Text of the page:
Reality is not pleasant and our society, never perfect. In a series of skits, the theatre group Dramanon expressed this assertion in the form of short humorous interactions. The seventh edition of Comikaze was a fun-filled theatre extravaganza. Among the seven plays performed, three were from the Hyderabad chapter of Dramanon.
This skit was an adaptation of Harold Pinter’s ‘Victoria Station’, performed by Saurabh Sensharma and Rahul Premchander of the Hyderabad Chapter of Dramanon. The curtains were lifted to an almost auspicious lighting of a cigarette by an irritable cab controller. He calls upon a taxi driver to pick up a man arriving at Madgaon Station. But the Taxi driver seems all too lost in his thoughts, responding with vague and meaningless replies. What ensues is a conversation filled with frustration from one side and clueless indifference from the other. The exchange between the two was accompanied by a progressive background score. The sudden change in the cab driver’s demeanour towards the end left the audience utterly confused. It was a short act and though the performances were good, the skit was surely not a very humorous opening to the series.
The Secret of the Origin of the Mojo Man
We are all terrified of something in life. It might be a profoundly intellectual dilemma or a trivial thing, which scares us out of our wits. Mickey is terrified too – he is morbidly afraid of speaking to his crush Tanya. When his buddy declares that he has a newfound superpower of attracting the opposite species, he is visibly jealous and slightly angry. His anger is greatly accentuated upon hearing that his buddy had made out with Tanya. Sidharth Menon stuck to the role of a shy and emotional high schooler with dynamic fervour throughout, only sometimes a little unconvincing. The whole play rested on the performances of the three involved, with little emphasis on external effects. By the end, surely many were hoping to have had a friend like Mickey’s.
Fresh and New CIA torture techniques
A terrorist is captured but he doesn’t seem to give in to any kind of coercion. The CIA has devised a new strategy. They plan on torturing him into submission by making his family and friends undergo the treatment he despises the most, the haram life of a free American citizen. The pain that he underwent was well portrayed by Dhananjay Soin, he also aced the middle eastern accent in his English.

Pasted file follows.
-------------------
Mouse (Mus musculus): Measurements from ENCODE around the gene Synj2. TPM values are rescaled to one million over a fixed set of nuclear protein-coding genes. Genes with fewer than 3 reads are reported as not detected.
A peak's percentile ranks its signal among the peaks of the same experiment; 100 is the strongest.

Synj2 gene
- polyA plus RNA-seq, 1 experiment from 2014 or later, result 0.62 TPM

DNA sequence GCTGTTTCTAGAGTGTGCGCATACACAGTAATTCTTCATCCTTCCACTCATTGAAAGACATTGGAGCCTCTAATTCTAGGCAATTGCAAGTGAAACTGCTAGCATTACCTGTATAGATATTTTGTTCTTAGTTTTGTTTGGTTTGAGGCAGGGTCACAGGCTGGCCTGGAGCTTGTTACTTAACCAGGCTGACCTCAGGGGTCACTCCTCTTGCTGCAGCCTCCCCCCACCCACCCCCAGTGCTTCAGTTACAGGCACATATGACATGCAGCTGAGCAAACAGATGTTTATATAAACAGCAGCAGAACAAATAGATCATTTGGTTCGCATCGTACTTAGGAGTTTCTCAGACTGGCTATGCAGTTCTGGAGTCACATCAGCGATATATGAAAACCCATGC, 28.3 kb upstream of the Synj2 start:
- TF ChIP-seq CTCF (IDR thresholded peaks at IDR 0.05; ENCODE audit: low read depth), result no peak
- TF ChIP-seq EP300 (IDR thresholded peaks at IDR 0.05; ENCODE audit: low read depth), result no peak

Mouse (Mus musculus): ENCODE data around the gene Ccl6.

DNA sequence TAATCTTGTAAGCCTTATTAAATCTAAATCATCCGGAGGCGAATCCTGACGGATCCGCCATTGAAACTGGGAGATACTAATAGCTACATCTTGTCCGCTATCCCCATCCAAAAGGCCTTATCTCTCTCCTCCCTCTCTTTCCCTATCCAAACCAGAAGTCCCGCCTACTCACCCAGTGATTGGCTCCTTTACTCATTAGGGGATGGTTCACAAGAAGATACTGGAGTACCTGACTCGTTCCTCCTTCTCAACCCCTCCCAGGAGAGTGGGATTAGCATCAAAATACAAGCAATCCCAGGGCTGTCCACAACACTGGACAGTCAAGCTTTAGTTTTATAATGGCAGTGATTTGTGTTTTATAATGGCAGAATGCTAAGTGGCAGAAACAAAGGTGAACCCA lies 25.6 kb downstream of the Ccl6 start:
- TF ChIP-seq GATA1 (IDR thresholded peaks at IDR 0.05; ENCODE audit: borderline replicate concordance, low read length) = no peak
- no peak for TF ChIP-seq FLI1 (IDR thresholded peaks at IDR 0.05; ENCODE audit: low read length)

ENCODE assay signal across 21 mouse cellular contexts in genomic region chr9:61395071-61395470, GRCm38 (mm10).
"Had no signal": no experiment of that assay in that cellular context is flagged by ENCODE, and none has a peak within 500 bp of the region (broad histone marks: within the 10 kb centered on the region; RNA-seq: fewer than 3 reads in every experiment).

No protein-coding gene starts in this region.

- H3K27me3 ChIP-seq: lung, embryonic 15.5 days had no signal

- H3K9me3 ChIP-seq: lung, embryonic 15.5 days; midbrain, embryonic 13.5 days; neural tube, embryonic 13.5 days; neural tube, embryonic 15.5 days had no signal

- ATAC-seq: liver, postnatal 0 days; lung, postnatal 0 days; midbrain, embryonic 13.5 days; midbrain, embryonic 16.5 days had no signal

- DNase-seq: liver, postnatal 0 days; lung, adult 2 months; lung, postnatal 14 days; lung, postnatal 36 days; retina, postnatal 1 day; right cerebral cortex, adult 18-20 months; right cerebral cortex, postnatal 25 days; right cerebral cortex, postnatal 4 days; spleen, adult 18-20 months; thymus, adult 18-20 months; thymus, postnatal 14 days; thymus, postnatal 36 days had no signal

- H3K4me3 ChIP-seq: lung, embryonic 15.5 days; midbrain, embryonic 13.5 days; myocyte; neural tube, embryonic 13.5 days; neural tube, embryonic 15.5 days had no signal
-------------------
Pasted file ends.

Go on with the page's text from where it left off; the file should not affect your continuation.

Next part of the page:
A waiter at a restaurant tries to outsmart a customer when he complains of having something out of place in his soup. The play featured RK Shenoy as a carefree Punjabi waiter while Saurabh Sensharma portrayed the frustrated Bengali customer. The waiter continuously tried new tactics to get out of the situation while the customer demands a replacement. The instance where the waiter equates all of the human experience to a guinea pig being experimented on caught the attention of everyone present. “We’re nothing but guinea pigs trapped in a fast food nation. We are all lab rats, life means nothing.” he proclaimed.
A Growing Problem
The Desire for love is a constant in life. Frank, at the age of sixty-eight, hopes to find love with Helen. But Helen is slightly hesitant because of a minor clash of opinion, while coping with the loss of her husband she fell for another and is unable to let go. She fell for the analgesic numbness induced by cannabis consumption. Frank being the prudent old man asks her to marry him, leaving her with a dilemma. Inlaid with slick puns and word-play the conversation between the duo stood out for its levity. Reuben Verghese played his part as the reluctant old man with finesse. Frank’s idiosyncracies were impressively captured by the actor. This play singularly reflected the vital contribution of the Costume and Set Design teams behind the production. The work put into making the youths look fifty years older clearly paid off. Also, notice the clever usage of a multipurpose flower vase.
A Wedding Story
A storyteller tries to walk us through a perfect fairy tale of a match made in heaven. But as we very well know, there is no perfect story in reality. So the couple in the story start correcting him as he goes on. The truth is humorous and brings out some facts that they would never admit. The continued tone of profanity that the production exhibited slowly betrayed its purpose of evoking laughter, remaining like an overstaying guest, purposeless and unavoidable.
Don’t we all look for some consolation for our torrential perturbation in the occasional wishful thought, worse is when such delusion becomes a priority. Sometimes we end up losing traction in this effort to find some contentment. The last act of the show revolved around this idea. Put forth in a rather poetic form consisting of three parts, this play was positively thought-provoking and proved to be an admirable ending to the show.
The emotions expressed by the actors were well amplified by the appropriately varying Light settings. The background score was in complete sync with the evolving plot. The effort put in by the directors, Sharath Menon and Ishani Sengupta, was clearly visible in the execution. Though all good things can still be better, Dramanon’s production was definitely worth the time and money. They certainly deserve appreciation for having the audacity to showcase a complete production with quirky skits and juxtaposing crude and refined humour.
Photographs: Tanushree Shivaram